France said on December 11, 2002, it would immediately send more soldiers to Ivory Coast and was ready to host a summit of African leaders in Paris to end war in its former West African colony. File photo shows crack French soldiers viewing the surrounding area through binoculars at a new roadblock 60 kms west of Daloa, December 7, 2002
Ivory Coast Rebels Threaten War with French Troops
Fri December 13, 2002 08:59 PM ET
By John Zodzi
LOME (Reuters) - Ivory Coast's main rebel group has threatened war against French troops, thrusting the former colony closer to the anarchy that has engulfed nearby nations in West Africa.
France has some 1,500 soldiers monitoring a shaky cease-fire between the government and the rebels who seized the north of the once stable country in an armed uprising in September.
Hundreds of reinforcements due to begin arriving on Saturday will make it France's biggest intervention force in Africa since it backed Chad's government in the 1980s.
France, which initially deployed troops to protect thousands of its citizens in Ivory Coast, invited the rebel Patriotic Movement of Ivory Coast (MPCI) to peace talks in Paris, provided it proved its political credentials.
But the rebels' chief negotiator at talks in the Togolese capital Lome told France to get out or face war.
"The French force in Ivory Coast is deviating from its mission and becoming a true force of occupation. In light of this, the MPCI will fight and its forces are ready to take up the challenge of war," Guillaume Soro said late on Friday.
West African leaders also stepped up the pace planning a summit in Togo to chart a way out of the deepening war in which hundreds have died and hundreds of thousands have been forced from their homes.
U.N. agencies said they were preparing for a possible refugee crisis in the world's top cocoa grower, where attacks by two new rebel factions have thrown peace efforts into confusion.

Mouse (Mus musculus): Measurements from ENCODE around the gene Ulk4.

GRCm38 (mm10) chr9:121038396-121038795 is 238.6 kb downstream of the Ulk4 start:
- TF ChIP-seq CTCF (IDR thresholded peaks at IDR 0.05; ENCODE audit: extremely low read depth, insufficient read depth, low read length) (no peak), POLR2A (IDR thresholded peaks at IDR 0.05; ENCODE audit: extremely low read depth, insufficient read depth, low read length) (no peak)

Refugee agency UNHCR said 100,000 people, mainly immigrants, had fled abroad, and many more had left their homes.
France also said it would ask the U.N. High Commissioner for Human Rights to investigate massacres in Ivory Coast, split between northern-based rebels and loyalist forces. Both sides are accused of summary executions and other abuses.
Togolese President Gnassingbe Eyadema is planning a summit next week with Nigeria's Olusegun Obasanjo, Senegal's Abdoulaye Wade and other prominent regional leaders to end the crisis.
Eyadema has been hosting peace talks in Togo's capital Lome since the end of October, but scant progress has been made.
The Economic Community of West African States (ECOWAS) also plans to send a buffer force to Ivory Coast although Nigeria, which led regional forces to curb anarchic wars in nearby Liberia and Sierra Leone, has said it will not send troops.
But delays assembling the force have left French troops monitoring the cease-fire agreed in October between the rebel MPCI and the government, which now faces two new rebel factions in the west backed by Liberian fighters.
The government has hired foreign mercenaries and thousands of youths have volunteered to fight the rebels.
Growing animosity between northern Muslims and Christians from further south such as President Laurent Gbagbo have been at the heart of Ivory Coast's crisis since a military coup in 1999.